Nokia Slumps! (on profit warning)
Nokia stocks took the hammer today and haemorrhaged 17.5%, following a dramatic downgrade of its 2Q,2011 outlook. Nokia expects net sales from its Devices and Services division to be substantially below its previously expected range of 6.1 billion euros to 6.6 billion euros ($8.77 billion to to $9.48 billion) it previously expected. Nokia expected to earn somewhere between $530 and $850 million off its Devices and Services business this quarter, and now expects those figures to be “substantially lower”—right around a breakeven point. The second quarter results are expected by July 2011.
Nokia’s full market capitalization now stands at $25 billion, a figure that analysts say that Apple Inc. could earn in net profit alone during 2011.
Nokia in a statement has indicated that it could no longer give a full year forecast which effectively means that Nokia is pessimistic/unable to react to and contain losses that the phone major is beginning to see all around its business units. The lack of revenue assurance is a psychological set-back which manifested itself by a free-fall in share prices. Nokia was trading at 4.34 Euros, its lowest in the last 13 years. Bernstein Research downgraded Nokia from “market perform” to “underperform” on Wednesday, cutting its price target to 3.00 euros from 5.50, and Goldman Sachs removed its “buy” tag on Nokia, labling it only as “neutral”.
Nokia attributes the lowered forecast to three primary factors, including aggressive pricing from competitors, lower average prices and margins across its own product line, and “competitive dynamics and market trends,” particularly in China and Europe. However, the bottom line is that Nokia isn’t selling as many phones as it would like. Check Gartner reports here.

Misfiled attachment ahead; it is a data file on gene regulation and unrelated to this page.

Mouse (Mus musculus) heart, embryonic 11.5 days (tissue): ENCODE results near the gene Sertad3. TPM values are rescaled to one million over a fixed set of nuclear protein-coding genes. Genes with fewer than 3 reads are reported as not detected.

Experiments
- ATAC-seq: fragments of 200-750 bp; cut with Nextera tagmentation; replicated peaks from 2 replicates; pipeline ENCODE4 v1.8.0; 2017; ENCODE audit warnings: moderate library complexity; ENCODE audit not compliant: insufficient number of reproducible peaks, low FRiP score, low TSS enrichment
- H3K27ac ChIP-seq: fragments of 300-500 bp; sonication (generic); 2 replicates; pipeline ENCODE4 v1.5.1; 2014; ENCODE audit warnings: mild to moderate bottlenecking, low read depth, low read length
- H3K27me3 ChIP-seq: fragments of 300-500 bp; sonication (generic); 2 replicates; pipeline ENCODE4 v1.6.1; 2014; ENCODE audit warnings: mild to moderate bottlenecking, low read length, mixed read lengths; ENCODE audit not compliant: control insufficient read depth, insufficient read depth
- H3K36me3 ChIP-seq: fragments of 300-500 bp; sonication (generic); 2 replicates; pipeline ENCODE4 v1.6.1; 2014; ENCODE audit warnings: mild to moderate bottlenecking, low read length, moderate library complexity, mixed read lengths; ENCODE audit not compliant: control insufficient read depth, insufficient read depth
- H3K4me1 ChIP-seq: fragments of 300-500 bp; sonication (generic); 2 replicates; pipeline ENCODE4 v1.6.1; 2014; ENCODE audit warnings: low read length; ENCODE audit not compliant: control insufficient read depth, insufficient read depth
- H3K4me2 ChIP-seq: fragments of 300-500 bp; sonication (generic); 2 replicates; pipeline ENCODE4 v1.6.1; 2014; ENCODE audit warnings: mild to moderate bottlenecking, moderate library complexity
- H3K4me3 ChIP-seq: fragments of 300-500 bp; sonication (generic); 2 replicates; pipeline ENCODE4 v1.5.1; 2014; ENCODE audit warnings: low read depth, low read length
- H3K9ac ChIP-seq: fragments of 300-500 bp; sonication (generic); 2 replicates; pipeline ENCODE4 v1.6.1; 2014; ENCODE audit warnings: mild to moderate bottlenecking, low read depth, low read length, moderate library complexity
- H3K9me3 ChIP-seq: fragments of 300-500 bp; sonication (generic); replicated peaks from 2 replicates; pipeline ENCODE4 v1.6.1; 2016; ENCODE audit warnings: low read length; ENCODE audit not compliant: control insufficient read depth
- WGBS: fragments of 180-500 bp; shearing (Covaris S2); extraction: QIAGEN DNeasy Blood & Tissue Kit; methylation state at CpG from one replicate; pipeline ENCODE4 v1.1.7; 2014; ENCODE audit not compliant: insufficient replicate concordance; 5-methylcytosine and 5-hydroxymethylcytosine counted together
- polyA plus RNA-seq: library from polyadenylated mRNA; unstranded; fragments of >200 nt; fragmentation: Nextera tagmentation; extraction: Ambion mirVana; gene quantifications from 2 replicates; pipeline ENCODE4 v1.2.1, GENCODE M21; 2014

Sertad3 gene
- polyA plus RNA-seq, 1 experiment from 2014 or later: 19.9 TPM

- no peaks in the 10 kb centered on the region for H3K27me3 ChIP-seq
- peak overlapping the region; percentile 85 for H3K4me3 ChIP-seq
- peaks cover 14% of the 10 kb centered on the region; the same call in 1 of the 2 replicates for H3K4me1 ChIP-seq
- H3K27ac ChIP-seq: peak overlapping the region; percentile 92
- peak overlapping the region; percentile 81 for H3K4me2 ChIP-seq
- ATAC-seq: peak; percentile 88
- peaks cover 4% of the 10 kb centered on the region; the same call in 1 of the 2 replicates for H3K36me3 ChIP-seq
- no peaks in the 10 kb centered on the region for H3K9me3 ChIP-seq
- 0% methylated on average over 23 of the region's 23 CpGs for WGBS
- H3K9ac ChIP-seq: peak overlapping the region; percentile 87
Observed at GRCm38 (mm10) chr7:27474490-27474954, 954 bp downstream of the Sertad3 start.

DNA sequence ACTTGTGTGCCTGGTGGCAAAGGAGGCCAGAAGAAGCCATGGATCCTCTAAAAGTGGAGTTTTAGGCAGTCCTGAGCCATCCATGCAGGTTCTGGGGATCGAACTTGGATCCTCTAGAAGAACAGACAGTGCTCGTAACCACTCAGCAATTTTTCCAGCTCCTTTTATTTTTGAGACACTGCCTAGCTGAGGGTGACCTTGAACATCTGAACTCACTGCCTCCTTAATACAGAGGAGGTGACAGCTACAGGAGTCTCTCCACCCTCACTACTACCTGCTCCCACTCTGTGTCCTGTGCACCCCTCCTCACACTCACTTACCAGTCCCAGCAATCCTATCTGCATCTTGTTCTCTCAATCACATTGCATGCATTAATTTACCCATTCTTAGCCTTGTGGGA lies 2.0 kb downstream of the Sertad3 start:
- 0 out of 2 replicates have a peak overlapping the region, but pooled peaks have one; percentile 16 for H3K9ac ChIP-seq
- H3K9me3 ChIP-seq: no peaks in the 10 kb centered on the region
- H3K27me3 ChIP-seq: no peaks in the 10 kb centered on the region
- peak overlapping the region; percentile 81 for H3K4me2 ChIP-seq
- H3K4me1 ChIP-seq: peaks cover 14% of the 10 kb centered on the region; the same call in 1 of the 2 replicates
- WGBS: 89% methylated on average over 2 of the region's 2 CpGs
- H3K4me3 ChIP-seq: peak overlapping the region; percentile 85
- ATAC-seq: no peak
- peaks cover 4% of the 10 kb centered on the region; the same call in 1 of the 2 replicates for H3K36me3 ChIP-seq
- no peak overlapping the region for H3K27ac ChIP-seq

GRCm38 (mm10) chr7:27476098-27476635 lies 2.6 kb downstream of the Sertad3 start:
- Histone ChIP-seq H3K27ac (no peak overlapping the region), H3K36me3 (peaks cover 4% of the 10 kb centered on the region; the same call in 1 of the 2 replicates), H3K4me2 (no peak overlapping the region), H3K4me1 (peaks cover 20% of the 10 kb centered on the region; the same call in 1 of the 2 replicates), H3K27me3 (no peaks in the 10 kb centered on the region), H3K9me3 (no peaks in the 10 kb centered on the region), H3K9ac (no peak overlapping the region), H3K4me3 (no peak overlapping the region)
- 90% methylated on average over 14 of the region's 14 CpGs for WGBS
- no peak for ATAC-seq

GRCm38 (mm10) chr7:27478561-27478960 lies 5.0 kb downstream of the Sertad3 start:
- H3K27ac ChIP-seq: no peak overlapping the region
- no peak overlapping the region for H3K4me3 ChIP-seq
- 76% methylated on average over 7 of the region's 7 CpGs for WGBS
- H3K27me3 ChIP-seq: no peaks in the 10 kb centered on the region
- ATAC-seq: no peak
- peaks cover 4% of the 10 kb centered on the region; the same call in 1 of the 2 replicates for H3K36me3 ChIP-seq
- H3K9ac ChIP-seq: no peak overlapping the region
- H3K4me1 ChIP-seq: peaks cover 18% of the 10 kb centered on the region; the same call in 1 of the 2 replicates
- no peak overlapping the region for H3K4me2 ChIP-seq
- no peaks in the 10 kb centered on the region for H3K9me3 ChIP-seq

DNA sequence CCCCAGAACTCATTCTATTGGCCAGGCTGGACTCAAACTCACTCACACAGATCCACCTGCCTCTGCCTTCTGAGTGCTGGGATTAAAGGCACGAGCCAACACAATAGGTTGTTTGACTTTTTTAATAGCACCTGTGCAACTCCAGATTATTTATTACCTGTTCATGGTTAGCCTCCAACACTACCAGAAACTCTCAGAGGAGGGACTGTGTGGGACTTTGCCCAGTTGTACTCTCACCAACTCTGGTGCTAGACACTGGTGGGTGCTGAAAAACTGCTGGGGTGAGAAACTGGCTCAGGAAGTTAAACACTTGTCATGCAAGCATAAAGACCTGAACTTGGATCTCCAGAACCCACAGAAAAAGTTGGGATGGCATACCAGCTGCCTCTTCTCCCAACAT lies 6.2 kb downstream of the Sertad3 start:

The problem with Nokia is that they are losing market share at such a pace that there’s a risk that consumers won’t be interested in buying Nokia phones anymore. That could whiplash into inventory blockages globally which could further dent the channel confidence in Nokia. Nokia’s market share had fallen to 29 percent from 33 percent in the first quarter of 2010, and compared with 40 percent in the first half of 2008. The numbers are stark. In the first quarter, Google’s Android operating system ran on 34% of smartphones in Western Europe, up from only 8% a year ago. By comparison, the percentage of smartphones that ran Symbian fell by half to 21% in Europe from 40% a year ago.The influx of Android devices aimed at both the premium and mass markets has Nokia cornered.
Nokia states that sharp outlook downgrade was part of a rocky transition period as it phases out its Symbian smartphone platform in favour of a tie-in with Microsoft Phone, and hopes to regain lost ground when it starts shipping its first Microsoft handsets at the end of this year. While Nokia has been announcing launch of its Windows phones by 4Q,2011, there are unanswered questions about costs, eco-system and consumer acceptance. Then again, a 4Q,2011 launch would mean that Symbian led smartphones would continue bleeding in volumes as well as ASPs. In an initial estimate I had predicted that the next 3 quarters could see the Symbian-Nokia at 10% of the smartphone sales. Nokia already has transferred maintenance of the out moded Symbian platform to Accenture and laid of 7000 jobs thereby saving its $1billion this fiscal.
Nokia has started shipping dual SIM phones, a trend that it missed altogether in 2007-08 and has also announced the E7 shipping start. It is doubtful that these are going to alter the balance any more in favour of the beleaguered mobile giant.
Nokia’s crisis has been in the making for the last 3 years. There has hardly been a Nokia phone to write home about except the E70 in 2008. Each of its flagships failed post that as Nokia was stuck in its device and hardware focus and Android / iOS stole the march with swanky OSs and smartphones. Nokia misread the evolution of the smartphone category, touch and did not execute most of the elements in its service strategy well (Ovi??). Worse, the organization as such was a sloth and as the joke goes, Nokia was the proverbial oil tanker that took ages manoeuvring in any direction. For 3 years after the launch of the iPhone, the writing and the trend was on Nokia’s face but it did not react compounding the crisis. The Q2,2011 outlook downgrade is the proverbial tipping point and I expect small disasters ahead. We will wait to know if Elop’s Windows Phone association does anything to reverse the fortunes of the beleaguered giant.